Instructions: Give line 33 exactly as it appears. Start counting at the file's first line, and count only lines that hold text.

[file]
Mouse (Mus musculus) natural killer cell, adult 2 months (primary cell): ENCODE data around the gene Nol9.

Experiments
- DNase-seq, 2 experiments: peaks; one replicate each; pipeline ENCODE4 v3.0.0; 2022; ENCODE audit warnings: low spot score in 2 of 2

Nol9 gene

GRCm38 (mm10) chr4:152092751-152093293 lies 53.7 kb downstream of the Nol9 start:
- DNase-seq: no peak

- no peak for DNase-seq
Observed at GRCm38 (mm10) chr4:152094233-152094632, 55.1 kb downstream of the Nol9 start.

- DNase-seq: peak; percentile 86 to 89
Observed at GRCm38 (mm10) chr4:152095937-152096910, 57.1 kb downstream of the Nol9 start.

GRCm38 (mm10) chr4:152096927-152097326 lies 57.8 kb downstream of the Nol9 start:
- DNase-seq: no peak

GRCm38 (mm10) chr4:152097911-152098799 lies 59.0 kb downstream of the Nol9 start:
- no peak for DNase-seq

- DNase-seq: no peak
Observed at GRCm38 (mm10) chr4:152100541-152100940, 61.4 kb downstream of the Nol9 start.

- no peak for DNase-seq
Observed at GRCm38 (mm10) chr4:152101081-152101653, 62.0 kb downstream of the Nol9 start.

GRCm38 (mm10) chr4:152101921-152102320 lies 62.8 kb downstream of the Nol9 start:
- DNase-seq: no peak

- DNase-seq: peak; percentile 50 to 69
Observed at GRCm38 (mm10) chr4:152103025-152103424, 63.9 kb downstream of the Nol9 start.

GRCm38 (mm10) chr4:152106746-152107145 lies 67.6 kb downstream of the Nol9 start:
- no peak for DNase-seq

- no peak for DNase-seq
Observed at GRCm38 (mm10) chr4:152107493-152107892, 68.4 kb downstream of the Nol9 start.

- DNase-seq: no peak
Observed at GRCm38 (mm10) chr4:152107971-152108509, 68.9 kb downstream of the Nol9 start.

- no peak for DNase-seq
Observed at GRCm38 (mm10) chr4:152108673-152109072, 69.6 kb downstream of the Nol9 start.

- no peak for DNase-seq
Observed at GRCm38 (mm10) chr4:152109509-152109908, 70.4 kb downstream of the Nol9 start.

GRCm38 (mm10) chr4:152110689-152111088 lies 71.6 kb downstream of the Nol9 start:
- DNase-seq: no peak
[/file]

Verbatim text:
GRCm38 (mm10) chr4:152110689-152111088 lies 71.6 kb downstream of the Nol9 start: